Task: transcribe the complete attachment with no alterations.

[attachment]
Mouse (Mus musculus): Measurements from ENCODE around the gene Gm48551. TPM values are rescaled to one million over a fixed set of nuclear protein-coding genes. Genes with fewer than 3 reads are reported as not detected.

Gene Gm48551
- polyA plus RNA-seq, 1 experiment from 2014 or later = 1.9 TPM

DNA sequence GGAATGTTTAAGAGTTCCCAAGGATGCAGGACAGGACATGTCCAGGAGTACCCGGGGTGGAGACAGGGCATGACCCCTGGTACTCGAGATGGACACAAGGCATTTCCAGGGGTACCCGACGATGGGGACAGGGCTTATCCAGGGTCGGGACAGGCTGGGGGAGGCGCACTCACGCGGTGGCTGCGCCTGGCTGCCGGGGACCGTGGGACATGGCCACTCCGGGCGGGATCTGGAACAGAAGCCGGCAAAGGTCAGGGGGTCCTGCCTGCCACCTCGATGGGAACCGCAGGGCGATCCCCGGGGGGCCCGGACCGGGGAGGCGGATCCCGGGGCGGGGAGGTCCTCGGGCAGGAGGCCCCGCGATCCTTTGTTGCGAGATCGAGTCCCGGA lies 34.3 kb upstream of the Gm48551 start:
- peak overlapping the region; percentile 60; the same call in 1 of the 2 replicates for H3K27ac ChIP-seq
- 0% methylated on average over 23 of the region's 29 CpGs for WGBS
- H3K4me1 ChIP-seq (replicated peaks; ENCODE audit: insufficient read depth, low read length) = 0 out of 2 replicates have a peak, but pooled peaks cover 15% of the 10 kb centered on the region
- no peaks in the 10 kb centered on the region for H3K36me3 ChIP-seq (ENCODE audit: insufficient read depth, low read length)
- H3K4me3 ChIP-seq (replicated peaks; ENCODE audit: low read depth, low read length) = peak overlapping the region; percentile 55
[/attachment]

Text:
Mouse (Mus musculus): Measurements from ENCODE around the gene Gm48551. TPM values are rescaled to one million over a fixed set of nuclear protein-coding genes. Genes with fewer than 3 reads are reported as not detected.

Gene Gm48551
- polyA plus RNA-seq, 1 experiment from 2014 or later = 1.9 TPM

DNA sequence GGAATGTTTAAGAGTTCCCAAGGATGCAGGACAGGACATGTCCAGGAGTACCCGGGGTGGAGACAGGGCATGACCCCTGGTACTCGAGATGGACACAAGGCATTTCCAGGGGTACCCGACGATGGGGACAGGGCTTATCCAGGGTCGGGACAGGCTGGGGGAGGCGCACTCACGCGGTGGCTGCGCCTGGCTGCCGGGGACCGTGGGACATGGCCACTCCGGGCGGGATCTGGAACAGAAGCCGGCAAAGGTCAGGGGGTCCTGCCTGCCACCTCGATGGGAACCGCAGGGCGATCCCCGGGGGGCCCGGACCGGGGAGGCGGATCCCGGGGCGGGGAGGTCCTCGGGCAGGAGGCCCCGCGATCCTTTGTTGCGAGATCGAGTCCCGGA lies 34.3 kb upstream of the Gm48551 start:
- peak overlapping the region; percentile 60; the same call in 1 of the 2 replicates for H3K27ac ChIP-seq
- 0% methylated on average over 23 of the region's 29 CpGs for WGBS
- H3K4me1 ChIP-seq (replicated peaks; ENCODE audit: insufficient read depth, low read length) = 0 out of 2 replicates have a peak, but pooled peaks cover 15% of the 10 kb centered on the region
- no peaks in the 10 kb centered on the region for H3K36me3 ChIP-seq (ENCODE audit: insufficient read depth, low read length)
- H3K4me3 ChIP-seq (replicated peaks; ENCODE audit: low read depth, low read length) = peak overlapping the region; percentile 55